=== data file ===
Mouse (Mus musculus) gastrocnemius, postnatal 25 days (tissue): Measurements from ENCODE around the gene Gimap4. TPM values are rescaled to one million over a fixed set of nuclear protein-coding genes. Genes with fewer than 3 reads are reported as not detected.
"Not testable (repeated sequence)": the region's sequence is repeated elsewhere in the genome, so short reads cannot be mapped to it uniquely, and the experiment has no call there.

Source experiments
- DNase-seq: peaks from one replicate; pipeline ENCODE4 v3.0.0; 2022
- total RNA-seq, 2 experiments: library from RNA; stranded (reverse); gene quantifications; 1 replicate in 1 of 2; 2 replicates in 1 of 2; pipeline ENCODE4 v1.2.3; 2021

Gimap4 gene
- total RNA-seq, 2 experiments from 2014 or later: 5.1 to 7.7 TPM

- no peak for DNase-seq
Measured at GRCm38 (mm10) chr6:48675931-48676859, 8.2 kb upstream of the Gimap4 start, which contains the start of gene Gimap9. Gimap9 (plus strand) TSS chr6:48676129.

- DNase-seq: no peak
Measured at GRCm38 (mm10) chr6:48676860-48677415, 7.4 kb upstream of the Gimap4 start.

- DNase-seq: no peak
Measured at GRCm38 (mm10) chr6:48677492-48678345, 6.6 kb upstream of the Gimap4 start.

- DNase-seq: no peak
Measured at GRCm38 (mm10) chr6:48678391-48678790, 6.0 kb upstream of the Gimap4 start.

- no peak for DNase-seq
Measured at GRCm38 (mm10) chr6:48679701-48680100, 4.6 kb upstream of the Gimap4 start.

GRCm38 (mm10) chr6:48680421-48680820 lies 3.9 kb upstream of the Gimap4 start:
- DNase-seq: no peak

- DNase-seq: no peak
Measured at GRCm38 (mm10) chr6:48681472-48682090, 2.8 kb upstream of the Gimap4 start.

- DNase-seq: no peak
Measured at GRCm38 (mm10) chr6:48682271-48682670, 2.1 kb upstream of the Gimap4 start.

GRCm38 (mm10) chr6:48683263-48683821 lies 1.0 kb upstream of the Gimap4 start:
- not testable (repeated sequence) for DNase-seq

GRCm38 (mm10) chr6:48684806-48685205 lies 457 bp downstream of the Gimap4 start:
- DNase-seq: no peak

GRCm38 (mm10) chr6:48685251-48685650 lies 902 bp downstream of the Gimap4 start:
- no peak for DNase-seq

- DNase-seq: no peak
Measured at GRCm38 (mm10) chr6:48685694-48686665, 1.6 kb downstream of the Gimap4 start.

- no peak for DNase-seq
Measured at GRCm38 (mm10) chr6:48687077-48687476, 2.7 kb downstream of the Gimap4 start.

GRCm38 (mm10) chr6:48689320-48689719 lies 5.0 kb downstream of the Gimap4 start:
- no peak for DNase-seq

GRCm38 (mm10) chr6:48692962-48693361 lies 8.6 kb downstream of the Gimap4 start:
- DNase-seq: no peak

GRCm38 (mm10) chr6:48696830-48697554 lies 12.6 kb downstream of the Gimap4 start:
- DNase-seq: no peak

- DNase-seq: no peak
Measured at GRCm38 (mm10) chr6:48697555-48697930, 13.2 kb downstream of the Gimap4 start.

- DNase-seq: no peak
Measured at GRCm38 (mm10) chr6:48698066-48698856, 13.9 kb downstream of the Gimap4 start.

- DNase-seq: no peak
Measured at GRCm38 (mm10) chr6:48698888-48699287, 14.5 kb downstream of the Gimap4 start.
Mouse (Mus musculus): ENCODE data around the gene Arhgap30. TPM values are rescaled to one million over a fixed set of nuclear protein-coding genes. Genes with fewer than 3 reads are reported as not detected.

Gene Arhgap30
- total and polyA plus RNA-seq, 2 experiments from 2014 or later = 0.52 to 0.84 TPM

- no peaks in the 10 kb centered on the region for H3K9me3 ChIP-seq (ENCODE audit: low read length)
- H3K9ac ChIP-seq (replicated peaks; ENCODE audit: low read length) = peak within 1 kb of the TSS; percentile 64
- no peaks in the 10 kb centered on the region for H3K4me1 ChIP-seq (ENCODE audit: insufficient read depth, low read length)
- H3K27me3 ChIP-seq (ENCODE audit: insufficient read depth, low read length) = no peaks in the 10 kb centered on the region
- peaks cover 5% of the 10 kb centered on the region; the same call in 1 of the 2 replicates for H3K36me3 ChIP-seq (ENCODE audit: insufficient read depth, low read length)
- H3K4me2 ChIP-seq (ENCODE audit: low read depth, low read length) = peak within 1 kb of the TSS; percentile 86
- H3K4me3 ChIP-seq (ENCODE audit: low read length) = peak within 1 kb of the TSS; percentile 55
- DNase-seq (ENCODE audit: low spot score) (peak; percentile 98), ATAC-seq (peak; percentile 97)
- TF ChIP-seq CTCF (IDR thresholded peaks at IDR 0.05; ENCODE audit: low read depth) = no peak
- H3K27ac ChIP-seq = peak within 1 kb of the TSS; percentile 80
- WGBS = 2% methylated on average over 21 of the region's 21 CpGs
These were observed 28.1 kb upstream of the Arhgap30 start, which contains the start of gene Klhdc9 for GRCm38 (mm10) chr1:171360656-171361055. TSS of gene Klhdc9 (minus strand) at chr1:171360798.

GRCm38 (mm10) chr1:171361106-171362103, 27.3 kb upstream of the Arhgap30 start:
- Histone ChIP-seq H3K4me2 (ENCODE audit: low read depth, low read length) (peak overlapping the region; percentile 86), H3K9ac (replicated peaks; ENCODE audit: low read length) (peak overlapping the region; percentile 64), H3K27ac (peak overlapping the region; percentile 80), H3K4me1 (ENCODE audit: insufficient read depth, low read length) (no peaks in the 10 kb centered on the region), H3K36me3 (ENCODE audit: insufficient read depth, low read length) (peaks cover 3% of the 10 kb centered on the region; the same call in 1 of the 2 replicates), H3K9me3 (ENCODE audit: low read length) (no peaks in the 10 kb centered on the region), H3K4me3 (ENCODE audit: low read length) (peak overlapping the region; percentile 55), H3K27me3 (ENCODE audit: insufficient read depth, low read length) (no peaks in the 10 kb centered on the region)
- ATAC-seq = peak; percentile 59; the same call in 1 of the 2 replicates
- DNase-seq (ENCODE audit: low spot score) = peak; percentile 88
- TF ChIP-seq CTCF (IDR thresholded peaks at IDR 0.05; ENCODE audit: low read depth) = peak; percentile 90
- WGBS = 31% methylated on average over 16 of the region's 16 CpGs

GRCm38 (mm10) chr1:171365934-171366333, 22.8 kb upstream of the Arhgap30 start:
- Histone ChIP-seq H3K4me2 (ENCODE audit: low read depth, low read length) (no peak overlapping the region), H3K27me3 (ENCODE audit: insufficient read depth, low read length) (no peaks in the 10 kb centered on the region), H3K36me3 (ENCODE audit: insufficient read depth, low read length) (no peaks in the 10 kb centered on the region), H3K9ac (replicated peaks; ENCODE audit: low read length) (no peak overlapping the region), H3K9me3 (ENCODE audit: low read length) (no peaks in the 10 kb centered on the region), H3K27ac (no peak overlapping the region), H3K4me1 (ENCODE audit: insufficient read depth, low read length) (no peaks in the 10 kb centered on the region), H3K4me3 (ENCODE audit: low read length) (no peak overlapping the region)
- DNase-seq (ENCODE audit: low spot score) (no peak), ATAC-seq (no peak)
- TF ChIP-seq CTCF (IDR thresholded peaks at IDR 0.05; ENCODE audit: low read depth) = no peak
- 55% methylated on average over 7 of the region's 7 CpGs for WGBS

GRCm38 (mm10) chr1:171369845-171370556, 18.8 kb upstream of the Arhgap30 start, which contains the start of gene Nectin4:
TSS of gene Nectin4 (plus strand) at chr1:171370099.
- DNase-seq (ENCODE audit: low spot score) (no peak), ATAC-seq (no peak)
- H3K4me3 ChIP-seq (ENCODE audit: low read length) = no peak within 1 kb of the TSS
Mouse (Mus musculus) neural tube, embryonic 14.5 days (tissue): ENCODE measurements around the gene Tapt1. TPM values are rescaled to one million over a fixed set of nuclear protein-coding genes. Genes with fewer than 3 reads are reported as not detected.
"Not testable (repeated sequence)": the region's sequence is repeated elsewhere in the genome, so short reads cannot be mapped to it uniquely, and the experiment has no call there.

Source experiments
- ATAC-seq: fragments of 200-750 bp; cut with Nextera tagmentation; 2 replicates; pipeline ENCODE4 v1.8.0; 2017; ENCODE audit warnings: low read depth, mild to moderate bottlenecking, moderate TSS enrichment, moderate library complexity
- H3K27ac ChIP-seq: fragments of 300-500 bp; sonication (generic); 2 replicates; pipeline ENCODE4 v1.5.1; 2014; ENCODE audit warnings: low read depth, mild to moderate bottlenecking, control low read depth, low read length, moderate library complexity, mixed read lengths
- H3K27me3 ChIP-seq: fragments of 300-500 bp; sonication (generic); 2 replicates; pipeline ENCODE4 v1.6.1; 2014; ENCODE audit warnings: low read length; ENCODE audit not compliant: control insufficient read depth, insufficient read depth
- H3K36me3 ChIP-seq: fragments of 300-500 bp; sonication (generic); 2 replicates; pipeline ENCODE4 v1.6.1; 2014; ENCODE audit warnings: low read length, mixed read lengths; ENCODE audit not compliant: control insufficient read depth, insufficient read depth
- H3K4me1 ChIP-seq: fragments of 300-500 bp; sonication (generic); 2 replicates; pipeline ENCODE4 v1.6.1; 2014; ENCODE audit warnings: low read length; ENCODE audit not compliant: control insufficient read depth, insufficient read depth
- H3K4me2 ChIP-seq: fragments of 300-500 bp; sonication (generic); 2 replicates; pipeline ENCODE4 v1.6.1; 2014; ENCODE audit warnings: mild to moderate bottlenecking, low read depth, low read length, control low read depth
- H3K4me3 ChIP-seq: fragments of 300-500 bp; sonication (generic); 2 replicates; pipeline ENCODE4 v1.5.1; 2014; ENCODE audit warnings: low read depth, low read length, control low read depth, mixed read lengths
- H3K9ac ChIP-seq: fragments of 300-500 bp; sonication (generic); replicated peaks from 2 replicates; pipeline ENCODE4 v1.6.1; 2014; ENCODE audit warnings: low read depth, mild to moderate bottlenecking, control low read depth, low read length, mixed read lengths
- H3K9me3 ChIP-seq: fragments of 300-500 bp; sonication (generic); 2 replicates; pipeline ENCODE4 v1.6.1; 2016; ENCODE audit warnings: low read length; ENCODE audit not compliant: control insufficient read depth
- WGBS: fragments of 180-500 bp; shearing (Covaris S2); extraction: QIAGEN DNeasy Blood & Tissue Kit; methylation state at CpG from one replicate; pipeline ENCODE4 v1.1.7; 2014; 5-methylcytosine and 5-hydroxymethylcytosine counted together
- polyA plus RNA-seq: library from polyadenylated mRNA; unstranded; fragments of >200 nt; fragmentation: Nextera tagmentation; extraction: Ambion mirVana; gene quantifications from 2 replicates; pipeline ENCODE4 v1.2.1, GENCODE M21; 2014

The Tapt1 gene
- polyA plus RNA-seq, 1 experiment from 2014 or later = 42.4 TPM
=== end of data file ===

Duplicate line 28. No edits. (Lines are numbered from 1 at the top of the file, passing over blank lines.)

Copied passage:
GRCm38 (mm10) chr6:48685251-48685650 lies 902 bp downstream of the Gimap4 start: